World News


A Conflict with Russia over Ukraine Would be a Disaster for the United States

The constant media barrage of the apparent “imminent” Russian invasion of Ukraine has had a lot to say about the West, particularly the United States, intervening against Russia. However, little attention has been paid to whether ordinary Americans would support such a conflict and its unintended consequences.

The United States would face disastrous consequences if it entered a conflict, whatever the scope, with Russia over Ukraine. Any military historian or tactician would tell you that military conflicts are not merely won by the side with the most tanks, planes, or missiles. But rather, domestic support is just as important as the nation’s frontline capabilities, especially if there is no prospect of the troops coming home anytime soon. The United States, at present, due to a weak, chaotic, and disunified domestic front, is not ready to fight a conflict with Russia. Anything more than a tokenistic proxy war will be readily undermined by a lack of domestic support.

It’s no secret that the United States is currently one of the most polarized and disunified nations in the West. Two years of a pandemic; perhaps more precisely: two years of political games resulting from the pandemic, has thrown neighbour against neighbour and state against state over issues of vaccine mandates, lockdowns, masks, and pandemic restrictions. Throw in an unpopular president, a severe lack of faith in the media, a significant proportion of Americans calling for secession, and you’ve got a recipe for disaster. This is not to mention the rising cost of living and the economic consequences resulting from the pandemic.

Now try to convince Americans to support a distant conflict in Europe, over a country few Americans know anything about, let alone have anything to do with. Average Americans, quite simply, have enough problems of their own to worry about before thinking of meddling in the affairs of Eastern Europe. Why would Americans support a conflict when there are no real benefits to be received from winning the conflict?

Moreover, Americans have become accustomed to fighting wars against a specific culture and phenotype. It is one thing to drum up support for invading a far-flung Arab country, it is a very different thing to convince a population to fight and kill people who are culturally far more similar, and who have not committed any attacks or acts of aggression against Americans. To further complicate the matter, it would be even harder to gain support for a conflict from conservatives, many of whom seem to prefer Russia’s Vladimir Putin to their own president, and feel Russia is more accepting of their own conservative values, whether that be illiberalism or socially conservative issues.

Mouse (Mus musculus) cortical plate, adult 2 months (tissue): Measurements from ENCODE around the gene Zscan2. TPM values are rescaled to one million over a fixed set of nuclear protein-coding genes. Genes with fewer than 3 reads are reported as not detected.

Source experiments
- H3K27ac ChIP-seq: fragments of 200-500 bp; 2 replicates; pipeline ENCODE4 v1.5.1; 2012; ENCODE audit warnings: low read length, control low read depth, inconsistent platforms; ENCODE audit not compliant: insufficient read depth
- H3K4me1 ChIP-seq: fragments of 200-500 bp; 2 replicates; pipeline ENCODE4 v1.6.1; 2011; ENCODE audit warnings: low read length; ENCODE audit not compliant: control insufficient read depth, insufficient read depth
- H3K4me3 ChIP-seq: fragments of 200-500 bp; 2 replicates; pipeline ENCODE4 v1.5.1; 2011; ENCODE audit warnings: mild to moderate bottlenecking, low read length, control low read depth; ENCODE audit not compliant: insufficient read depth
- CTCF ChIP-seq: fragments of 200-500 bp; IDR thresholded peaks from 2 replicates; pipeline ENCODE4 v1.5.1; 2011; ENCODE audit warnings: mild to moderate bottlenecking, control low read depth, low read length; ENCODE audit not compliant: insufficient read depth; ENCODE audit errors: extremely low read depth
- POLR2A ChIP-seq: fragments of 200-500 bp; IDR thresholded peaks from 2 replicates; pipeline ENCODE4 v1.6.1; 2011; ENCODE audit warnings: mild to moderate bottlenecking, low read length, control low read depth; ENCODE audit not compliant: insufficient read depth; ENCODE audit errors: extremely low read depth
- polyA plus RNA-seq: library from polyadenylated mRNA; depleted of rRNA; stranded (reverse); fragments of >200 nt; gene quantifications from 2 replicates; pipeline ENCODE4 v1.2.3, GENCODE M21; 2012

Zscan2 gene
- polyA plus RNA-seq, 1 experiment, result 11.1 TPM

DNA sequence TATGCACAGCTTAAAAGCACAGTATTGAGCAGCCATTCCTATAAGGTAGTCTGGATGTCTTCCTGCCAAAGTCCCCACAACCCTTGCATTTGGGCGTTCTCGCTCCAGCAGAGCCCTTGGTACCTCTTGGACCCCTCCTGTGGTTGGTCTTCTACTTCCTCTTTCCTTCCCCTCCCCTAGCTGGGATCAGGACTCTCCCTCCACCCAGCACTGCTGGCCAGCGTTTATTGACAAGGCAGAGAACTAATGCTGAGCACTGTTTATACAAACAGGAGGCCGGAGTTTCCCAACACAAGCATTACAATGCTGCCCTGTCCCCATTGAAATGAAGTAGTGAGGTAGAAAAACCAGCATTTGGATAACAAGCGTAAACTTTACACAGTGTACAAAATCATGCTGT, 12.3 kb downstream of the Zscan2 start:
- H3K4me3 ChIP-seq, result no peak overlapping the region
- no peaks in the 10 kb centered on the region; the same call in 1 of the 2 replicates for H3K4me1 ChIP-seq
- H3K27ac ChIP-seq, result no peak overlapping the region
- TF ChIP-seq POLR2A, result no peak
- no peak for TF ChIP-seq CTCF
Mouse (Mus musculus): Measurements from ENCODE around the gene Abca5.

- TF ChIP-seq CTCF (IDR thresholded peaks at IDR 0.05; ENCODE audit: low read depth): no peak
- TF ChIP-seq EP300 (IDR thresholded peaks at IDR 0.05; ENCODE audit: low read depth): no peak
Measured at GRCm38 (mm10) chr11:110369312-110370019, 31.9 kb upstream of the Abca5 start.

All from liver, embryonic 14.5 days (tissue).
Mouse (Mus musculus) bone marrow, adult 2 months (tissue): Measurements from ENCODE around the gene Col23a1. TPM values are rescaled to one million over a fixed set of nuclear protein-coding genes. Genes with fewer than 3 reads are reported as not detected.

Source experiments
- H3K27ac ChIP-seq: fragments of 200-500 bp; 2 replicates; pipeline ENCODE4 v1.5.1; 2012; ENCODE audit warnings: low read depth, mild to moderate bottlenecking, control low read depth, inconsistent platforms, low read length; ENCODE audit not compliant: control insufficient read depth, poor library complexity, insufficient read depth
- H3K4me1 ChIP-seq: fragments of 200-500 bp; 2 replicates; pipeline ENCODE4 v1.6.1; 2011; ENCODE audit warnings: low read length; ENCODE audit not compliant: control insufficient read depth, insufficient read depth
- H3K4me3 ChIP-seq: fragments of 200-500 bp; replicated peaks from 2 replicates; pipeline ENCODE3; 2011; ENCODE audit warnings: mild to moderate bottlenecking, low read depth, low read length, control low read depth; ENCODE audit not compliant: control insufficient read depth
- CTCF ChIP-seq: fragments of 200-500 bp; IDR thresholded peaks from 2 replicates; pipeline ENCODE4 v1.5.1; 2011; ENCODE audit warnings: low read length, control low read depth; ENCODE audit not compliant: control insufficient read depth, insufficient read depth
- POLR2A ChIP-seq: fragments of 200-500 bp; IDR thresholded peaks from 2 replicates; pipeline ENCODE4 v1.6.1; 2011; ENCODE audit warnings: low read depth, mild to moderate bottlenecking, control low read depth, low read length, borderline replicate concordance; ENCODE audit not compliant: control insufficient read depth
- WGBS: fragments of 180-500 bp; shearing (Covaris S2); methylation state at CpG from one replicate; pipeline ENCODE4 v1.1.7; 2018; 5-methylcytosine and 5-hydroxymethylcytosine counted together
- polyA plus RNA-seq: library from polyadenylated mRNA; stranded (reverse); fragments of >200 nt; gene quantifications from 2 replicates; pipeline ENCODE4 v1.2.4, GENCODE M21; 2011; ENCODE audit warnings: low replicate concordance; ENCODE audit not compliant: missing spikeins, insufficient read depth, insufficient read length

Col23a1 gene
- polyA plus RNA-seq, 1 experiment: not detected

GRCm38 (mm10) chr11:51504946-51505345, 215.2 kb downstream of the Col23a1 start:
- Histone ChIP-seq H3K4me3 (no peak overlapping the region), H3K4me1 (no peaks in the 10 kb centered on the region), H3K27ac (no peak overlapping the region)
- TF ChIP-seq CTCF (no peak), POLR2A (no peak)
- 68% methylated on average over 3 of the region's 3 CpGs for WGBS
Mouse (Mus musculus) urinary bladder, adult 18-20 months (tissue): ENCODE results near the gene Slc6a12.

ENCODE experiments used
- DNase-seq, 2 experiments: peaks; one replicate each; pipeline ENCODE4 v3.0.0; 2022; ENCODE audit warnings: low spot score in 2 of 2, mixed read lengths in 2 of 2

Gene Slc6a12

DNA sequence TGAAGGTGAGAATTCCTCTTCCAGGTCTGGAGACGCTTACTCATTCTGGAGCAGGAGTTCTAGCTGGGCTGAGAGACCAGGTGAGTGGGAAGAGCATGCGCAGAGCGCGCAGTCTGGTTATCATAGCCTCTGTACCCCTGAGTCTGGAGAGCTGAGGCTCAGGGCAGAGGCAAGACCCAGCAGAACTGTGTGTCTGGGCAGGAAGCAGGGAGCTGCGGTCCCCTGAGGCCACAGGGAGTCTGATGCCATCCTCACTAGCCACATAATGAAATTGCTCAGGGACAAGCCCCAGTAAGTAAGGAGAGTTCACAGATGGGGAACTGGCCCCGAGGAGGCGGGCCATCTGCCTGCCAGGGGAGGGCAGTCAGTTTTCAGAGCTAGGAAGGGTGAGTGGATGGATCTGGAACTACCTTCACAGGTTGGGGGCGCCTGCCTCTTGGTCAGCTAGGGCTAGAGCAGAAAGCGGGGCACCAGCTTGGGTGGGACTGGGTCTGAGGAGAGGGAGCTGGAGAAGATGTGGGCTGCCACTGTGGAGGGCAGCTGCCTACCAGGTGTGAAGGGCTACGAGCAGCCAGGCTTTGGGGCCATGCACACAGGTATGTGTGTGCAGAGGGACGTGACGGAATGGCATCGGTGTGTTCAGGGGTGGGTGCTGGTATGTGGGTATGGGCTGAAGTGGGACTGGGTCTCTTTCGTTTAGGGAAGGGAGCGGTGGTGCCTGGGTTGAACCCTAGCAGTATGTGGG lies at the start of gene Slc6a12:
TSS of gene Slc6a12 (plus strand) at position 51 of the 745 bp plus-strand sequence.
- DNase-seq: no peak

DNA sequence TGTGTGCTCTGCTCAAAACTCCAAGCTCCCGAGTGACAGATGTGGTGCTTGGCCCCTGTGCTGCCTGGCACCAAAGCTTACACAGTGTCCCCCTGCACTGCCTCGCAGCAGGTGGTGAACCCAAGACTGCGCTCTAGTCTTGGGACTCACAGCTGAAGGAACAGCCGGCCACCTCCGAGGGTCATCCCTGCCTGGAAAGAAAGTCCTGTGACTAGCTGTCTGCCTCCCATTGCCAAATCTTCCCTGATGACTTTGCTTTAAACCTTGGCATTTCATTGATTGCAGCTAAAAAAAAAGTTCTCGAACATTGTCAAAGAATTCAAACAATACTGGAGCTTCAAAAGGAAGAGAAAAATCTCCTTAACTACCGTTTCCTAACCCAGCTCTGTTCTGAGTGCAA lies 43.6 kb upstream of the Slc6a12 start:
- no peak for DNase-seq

So, what does this all mean for America’s prospects in a hypothetical conflict? These cracks in the American public’s unity reflect America’s weak domestic front. The home front encompasses numerous key influences on the war effort. These include the economic conditions back home, public morale, national unity, patriotism, faith in and commitment to the war effort, and numerous other political issues. In essentially all of these areas, the United States has an unfavourable situation.

From Russia’s capitulation and consequent civil war in WW1, Germany’s surrender just a year later, the U.S. withdrawal from Vietnam to Afghanistan’s fall to the Taliban just last year; we do not need to look far into history to see that unfavourable situations domestically have led to disastrous results in conflict.

The opposite is also true, however. A strong and united populace, willing to fight a conflict to the bitter end, whether indoctrinated by propaganda or not, have proven fierce foes in history. The Second World War gives us great examples of the UK standing alone against Germany until the United States entered the war, to the Soviet Union continuing the fight despite the Germans knocking at Moscow’s door.

The crisis of COVID-19 can be seen as a test of national resolve. A truly healthy nation would unite and grow stronger together in the face of challenges. What has actually happened as a result of the pandemic has been the opposite and bears the hallmarks of a nation with deep and dangerous wounds that if left to fester, will end in disaster. A wise leader would take notice of such a warning and work to remedy it before throwing their nation into greater peril. If Joe Biden really wants to fight a successful conflict against Russia, he should look to healing his own nation first.